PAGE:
3D-printed plastic blocks can now be turned into acoustic holograms that generate 3D shapes made of sound, which could function like sonic "tractor beams," according to a new study.
Technological breakthroughs and information about big ideas, innovations and the inventors that make progress possible.
A fabric designed to power wearable devices by harvesting energy from both sunlight and body movements can be produced on a standard industrial weaving machine, according to a new study.
A new wearable camera lets you go back in time, so to speak, to retroactively capture those fleeting moments you thought you missed.
Using technology akin to X-ray vision, scientists can read closed books, identifying letters printed on stacks of paper up to nine sheets thick.
Scientists at MIT have developed a handheld device that can evaluate how ripe an apple is by measuring the glow of chlorophyll in the fruit's skin under ultraviolet light.
The "Slow Dance" frame reveals what it might look like to watch objects move in slow motion in the real world.
A team has created a new 4D printing process that makes soft, bendable polymers that respond to heat, which could be used in origami robots or drug-delivery devices.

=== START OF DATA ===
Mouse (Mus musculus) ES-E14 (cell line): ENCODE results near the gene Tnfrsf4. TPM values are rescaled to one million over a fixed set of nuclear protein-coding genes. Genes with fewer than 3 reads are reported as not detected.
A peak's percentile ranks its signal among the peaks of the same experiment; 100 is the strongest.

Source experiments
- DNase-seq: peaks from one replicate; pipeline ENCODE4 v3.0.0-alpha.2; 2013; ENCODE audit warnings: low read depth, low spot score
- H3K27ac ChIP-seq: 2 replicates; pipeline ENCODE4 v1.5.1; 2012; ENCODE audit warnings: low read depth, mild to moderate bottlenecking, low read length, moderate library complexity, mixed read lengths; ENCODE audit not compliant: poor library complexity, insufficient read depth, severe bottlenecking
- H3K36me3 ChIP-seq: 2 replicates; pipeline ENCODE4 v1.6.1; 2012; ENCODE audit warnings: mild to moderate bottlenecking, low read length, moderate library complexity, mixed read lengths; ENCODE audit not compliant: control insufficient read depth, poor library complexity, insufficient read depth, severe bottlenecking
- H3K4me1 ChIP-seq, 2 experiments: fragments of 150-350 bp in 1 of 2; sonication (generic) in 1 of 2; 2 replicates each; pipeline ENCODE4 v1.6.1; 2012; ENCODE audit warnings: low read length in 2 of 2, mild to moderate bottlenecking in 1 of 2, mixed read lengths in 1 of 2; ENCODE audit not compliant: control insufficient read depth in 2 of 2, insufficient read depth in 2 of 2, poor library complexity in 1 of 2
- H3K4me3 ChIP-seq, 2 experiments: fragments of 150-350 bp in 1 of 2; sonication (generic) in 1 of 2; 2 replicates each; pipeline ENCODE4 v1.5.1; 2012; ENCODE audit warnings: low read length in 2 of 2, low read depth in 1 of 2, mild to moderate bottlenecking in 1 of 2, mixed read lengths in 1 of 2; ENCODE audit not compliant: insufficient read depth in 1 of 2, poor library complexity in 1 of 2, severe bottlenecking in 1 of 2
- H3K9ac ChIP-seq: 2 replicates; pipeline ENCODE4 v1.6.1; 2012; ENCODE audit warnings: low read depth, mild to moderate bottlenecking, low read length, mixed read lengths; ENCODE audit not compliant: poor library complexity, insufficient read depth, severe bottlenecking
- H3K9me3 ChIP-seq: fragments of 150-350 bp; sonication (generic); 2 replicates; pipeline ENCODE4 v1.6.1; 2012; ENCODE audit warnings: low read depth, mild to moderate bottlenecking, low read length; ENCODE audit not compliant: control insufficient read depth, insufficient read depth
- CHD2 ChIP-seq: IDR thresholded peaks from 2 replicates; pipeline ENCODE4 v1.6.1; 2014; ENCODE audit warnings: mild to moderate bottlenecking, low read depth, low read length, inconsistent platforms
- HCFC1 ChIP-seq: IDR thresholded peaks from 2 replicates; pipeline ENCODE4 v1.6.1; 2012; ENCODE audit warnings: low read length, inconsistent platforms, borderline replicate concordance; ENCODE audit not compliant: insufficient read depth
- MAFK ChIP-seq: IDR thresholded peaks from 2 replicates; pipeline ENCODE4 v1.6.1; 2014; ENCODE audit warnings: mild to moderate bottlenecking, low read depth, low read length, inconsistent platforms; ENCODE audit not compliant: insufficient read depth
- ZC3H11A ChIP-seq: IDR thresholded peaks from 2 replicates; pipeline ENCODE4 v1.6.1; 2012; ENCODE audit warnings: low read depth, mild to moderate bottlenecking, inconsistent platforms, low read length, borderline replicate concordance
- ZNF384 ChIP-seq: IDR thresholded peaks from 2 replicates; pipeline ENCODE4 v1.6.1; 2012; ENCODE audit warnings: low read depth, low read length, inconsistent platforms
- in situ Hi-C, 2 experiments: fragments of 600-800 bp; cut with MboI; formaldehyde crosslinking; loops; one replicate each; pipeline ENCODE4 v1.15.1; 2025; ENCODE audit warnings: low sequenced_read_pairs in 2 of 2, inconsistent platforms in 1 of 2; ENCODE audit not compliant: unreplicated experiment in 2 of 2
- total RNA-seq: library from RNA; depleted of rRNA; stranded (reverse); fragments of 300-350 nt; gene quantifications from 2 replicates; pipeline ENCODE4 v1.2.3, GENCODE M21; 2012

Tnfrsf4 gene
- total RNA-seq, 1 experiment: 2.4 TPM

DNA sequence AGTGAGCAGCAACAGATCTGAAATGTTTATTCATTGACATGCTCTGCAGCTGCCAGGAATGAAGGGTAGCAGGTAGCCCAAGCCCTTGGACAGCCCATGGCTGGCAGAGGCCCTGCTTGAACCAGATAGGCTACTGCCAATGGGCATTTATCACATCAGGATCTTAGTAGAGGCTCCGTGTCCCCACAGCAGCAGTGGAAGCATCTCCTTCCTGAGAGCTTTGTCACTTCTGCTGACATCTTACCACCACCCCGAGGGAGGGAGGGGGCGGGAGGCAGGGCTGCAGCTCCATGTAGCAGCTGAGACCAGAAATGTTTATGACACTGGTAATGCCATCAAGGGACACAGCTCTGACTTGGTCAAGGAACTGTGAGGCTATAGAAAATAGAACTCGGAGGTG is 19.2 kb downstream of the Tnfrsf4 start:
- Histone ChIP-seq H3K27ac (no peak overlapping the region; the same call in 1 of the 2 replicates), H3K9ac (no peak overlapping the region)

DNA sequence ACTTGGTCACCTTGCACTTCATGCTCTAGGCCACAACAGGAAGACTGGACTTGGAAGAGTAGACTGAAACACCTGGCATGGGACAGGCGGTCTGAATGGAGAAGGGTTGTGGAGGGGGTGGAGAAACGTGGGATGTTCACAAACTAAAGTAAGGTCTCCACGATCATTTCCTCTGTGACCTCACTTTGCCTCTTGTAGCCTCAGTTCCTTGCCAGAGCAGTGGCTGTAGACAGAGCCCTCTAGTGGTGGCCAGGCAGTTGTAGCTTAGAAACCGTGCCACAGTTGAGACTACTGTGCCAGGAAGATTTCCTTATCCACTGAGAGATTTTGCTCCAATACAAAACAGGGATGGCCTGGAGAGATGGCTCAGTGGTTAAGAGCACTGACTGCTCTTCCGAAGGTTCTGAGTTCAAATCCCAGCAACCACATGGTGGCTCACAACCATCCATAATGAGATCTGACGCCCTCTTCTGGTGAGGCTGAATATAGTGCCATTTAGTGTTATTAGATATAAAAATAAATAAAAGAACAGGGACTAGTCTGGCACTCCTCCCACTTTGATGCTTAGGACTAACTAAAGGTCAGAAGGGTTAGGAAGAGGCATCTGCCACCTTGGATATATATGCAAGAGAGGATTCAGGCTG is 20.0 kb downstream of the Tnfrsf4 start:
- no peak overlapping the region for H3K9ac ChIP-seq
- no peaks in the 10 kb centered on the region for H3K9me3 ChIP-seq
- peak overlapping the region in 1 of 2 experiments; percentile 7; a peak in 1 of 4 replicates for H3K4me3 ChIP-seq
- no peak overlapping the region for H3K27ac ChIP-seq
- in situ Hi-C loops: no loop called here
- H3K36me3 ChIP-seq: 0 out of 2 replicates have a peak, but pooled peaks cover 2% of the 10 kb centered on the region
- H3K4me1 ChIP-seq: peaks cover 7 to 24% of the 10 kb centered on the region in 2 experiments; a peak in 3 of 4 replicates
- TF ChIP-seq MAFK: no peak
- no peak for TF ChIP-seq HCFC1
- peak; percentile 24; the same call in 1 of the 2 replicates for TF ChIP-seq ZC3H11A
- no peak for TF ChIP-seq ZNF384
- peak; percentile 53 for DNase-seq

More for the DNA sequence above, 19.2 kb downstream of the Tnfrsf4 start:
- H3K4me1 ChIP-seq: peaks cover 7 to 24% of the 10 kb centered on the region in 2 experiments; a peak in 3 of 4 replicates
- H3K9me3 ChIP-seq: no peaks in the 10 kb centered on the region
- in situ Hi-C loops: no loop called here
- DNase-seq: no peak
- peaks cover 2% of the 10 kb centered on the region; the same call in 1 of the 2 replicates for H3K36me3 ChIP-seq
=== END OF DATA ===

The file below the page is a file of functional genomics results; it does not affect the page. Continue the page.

If you hate parallel parking, or if you tend to avoid backing into spots at all costs, a new wireless camera that uses your smartphone as its display could help.
Apps allow you to link your smartphone to anything from your shoes, to your jewelry, to your doorbell — and soon, you may be able to add your contact lenses to that list.
A new "superlens" is so powerful that it could help researchers zero in on germs that were too small for microscopes to spot until now, according to a new study.
Someday, moviegoers may be able to watch 3D films from any seat in a theater without having to wear 3D glasses, thanks to a new kind of movie screen.
Researchers have developed a thin, flexible electrode that can measure electrical signals on the skin after being applied like a temporary tattoo.